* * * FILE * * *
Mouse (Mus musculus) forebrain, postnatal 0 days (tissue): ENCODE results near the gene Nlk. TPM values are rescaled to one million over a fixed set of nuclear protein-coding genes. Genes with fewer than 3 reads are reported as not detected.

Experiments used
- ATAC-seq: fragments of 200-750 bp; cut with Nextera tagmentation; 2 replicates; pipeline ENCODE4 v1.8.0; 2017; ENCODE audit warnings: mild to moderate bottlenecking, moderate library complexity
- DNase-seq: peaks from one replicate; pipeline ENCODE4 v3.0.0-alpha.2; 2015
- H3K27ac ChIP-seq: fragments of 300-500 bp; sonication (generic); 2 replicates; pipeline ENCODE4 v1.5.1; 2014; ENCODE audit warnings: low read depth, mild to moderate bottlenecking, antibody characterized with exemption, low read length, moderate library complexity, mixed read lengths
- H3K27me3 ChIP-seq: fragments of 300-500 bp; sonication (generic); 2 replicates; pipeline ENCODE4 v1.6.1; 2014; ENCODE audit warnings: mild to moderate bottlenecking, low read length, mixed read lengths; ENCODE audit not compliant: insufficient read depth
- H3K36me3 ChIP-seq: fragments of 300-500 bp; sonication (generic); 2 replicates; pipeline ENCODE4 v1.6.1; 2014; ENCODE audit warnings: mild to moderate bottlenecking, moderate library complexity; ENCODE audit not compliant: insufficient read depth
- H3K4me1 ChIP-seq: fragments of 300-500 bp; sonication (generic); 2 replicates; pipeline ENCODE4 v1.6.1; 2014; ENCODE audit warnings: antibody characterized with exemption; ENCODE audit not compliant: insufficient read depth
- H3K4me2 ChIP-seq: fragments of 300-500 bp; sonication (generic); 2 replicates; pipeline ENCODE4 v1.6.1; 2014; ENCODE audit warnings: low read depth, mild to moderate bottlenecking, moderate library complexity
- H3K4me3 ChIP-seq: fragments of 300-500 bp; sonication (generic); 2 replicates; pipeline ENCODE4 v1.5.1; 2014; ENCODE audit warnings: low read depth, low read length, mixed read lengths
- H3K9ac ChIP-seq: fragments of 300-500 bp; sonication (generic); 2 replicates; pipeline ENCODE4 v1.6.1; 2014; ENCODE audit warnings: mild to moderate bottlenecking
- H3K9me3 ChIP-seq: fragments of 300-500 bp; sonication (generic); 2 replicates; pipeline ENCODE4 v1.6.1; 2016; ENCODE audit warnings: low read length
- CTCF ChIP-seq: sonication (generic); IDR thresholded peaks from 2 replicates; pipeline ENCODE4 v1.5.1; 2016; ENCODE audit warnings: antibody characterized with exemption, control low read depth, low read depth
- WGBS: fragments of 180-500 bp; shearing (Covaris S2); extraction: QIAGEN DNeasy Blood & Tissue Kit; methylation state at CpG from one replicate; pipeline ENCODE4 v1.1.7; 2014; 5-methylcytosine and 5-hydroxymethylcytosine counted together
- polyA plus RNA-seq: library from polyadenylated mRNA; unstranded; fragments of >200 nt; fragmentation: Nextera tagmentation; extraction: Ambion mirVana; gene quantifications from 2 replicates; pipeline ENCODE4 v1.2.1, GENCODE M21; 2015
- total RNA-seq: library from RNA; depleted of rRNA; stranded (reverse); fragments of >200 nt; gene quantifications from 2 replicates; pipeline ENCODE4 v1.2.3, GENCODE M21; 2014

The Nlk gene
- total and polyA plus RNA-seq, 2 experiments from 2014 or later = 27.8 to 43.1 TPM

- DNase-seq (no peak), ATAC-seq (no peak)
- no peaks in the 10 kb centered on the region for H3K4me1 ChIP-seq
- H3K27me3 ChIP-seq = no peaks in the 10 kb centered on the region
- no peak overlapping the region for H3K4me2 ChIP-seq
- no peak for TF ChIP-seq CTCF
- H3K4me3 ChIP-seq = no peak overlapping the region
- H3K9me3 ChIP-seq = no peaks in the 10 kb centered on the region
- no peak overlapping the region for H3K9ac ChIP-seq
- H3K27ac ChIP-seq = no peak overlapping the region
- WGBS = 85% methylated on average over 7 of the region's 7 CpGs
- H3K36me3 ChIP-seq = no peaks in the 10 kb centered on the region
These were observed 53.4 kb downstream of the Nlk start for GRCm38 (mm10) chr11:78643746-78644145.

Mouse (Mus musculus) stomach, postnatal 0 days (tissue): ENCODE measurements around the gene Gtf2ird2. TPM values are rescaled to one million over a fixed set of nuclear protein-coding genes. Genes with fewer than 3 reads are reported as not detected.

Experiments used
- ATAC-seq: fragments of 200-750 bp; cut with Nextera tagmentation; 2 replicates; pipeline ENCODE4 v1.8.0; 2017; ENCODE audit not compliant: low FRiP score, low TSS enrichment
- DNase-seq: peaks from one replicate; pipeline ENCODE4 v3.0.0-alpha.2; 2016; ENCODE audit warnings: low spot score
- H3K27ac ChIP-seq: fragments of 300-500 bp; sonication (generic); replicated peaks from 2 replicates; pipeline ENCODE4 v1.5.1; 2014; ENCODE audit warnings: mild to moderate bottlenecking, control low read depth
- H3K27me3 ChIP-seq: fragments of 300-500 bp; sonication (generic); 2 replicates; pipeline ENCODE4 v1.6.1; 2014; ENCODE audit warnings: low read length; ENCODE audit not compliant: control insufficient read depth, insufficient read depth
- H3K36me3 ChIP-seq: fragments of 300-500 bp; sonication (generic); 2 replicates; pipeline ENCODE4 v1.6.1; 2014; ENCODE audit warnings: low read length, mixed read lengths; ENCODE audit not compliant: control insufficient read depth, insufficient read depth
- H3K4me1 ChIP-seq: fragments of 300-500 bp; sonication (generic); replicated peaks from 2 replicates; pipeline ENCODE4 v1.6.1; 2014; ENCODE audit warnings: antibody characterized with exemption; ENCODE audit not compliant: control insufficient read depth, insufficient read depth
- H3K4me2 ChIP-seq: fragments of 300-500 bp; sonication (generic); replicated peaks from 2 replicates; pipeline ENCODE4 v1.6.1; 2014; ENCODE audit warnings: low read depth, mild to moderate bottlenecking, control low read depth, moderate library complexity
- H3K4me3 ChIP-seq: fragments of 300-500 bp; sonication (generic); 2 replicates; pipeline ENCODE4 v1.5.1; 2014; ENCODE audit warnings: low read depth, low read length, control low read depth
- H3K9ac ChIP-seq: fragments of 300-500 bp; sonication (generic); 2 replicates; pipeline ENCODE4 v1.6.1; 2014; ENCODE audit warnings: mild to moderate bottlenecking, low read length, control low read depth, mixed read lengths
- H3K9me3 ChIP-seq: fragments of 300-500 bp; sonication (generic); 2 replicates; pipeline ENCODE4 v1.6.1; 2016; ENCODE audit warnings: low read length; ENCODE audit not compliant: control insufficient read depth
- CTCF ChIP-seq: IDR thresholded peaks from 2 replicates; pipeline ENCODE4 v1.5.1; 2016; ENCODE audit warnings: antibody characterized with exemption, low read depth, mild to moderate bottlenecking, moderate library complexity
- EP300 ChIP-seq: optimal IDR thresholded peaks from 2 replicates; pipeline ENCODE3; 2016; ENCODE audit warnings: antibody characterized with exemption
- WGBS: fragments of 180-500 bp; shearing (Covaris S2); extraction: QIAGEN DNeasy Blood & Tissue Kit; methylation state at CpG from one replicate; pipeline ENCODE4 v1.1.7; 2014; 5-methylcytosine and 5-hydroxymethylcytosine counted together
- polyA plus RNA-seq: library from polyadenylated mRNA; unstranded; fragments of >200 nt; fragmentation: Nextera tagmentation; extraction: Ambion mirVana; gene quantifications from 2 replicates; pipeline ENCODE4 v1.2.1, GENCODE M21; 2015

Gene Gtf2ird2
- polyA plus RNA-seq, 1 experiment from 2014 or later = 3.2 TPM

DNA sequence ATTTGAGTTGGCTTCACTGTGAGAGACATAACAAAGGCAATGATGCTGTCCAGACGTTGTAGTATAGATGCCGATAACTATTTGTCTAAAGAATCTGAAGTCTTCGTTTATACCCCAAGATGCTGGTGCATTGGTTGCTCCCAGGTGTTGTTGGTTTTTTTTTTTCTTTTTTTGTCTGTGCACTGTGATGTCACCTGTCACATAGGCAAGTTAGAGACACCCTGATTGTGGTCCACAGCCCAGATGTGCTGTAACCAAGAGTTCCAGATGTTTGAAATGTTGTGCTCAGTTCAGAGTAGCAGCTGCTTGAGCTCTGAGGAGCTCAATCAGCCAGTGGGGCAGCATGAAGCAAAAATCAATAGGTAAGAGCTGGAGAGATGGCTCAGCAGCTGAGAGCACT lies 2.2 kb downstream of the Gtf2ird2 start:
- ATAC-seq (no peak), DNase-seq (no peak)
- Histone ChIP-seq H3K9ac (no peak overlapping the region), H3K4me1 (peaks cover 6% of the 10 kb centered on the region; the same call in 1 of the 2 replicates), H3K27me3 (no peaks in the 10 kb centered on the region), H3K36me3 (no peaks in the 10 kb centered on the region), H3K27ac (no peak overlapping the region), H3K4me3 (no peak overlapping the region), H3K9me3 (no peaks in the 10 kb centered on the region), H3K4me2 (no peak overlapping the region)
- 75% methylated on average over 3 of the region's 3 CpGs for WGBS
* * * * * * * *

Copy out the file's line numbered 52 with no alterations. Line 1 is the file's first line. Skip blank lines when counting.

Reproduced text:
- 75% methylated on average over 3 of the region's 3 CpGs for WGBS